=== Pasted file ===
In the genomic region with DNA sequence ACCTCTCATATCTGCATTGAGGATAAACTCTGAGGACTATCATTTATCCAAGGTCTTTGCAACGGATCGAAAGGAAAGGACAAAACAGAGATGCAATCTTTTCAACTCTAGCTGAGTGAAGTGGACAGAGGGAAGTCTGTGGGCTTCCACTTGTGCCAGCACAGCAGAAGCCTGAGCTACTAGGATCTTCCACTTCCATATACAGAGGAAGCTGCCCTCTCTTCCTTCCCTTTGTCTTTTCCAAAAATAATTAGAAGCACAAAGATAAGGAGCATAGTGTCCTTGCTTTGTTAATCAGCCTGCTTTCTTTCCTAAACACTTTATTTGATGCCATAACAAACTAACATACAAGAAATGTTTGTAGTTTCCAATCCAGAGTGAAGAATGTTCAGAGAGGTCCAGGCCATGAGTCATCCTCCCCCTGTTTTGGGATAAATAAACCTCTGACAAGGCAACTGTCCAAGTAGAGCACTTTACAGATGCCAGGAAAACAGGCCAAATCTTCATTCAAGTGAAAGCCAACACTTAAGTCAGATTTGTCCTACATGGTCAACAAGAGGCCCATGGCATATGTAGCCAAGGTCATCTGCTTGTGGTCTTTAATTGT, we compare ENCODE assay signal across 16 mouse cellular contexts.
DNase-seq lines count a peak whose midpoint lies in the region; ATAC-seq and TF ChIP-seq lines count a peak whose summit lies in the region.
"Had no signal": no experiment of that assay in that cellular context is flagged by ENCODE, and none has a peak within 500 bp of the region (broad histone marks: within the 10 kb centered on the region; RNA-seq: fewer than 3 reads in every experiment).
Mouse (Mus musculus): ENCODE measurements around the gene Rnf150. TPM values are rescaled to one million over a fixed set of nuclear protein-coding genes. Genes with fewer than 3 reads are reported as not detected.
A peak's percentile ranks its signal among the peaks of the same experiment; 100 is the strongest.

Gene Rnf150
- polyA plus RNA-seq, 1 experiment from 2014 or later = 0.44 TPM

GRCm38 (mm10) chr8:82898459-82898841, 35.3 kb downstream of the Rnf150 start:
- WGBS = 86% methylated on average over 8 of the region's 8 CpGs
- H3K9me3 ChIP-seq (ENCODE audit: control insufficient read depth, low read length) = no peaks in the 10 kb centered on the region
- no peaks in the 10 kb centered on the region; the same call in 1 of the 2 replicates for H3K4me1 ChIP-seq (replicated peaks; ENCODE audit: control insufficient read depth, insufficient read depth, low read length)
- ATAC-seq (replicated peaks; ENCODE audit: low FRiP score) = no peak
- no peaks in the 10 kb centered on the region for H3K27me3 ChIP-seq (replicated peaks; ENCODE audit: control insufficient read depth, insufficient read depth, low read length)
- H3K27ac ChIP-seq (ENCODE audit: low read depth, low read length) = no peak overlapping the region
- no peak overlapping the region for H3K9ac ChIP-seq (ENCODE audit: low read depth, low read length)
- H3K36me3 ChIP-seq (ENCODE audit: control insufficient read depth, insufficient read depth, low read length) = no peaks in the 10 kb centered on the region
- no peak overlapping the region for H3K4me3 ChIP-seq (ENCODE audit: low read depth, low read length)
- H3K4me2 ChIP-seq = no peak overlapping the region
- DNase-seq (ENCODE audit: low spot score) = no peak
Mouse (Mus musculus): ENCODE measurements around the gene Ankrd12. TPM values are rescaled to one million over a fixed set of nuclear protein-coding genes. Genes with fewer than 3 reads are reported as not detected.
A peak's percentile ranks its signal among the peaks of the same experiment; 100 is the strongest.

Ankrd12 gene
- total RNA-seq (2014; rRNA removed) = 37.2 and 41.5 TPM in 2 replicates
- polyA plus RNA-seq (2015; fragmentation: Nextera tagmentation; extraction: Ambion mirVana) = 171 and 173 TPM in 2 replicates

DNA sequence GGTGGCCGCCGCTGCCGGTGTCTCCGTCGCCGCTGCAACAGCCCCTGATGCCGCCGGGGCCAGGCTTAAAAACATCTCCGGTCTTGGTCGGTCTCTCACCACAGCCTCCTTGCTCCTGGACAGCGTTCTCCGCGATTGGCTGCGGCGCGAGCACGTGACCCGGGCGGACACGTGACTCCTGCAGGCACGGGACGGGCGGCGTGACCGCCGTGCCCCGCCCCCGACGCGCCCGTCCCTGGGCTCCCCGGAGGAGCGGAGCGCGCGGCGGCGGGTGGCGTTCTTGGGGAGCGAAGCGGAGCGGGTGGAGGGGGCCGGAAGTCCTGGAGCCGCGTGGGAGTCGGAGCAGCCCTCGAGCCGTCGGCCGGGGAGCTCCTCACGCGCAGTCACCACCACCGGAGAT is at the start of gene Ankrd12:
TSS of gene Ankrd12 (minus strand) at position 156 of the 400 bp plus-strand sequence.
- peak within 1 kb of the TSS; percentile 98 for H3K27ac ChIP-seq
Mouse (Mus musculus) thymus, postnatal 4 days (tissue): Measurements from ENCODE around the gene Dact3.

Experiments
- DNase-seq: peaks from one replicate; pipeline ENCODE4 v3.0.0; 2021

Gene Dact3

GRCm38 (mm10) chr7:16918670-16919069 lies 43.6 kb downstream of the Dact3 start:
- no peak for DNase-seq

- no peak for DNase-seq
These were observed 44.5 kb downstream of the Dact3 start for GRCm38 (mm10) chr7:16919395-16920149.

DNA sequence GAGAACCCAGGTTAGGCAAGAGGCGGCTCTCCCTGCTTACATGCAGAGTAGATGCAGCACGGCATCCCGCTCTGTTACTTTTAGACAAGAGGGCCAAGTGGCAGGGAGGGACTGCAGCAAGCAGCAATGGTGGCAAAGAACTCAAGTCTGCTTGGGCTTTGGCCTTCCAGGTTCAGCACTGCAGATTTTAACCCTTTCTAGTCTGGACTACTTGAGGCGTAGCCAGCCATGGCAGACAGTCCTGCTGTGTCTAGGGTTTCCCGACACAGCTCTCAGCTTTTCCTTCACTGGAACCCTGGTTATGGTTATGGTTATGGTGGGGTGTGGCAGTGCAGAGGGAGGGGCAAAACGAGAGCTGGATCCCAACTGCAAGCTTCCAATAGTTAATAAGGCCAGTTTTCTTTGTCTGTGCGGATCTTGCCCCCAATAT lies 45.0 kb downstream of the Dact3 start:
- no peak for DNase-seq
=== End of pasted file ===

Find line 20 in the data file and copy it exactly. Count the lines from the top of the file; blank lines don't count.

Mouse (Mus musculus): ENCODE measurements around the gene Ankrd12. TPM values are rescaled to one million over a fixed set of nuclear protein-coding genes. Genes with fewer than 3 reads are reported as not detected.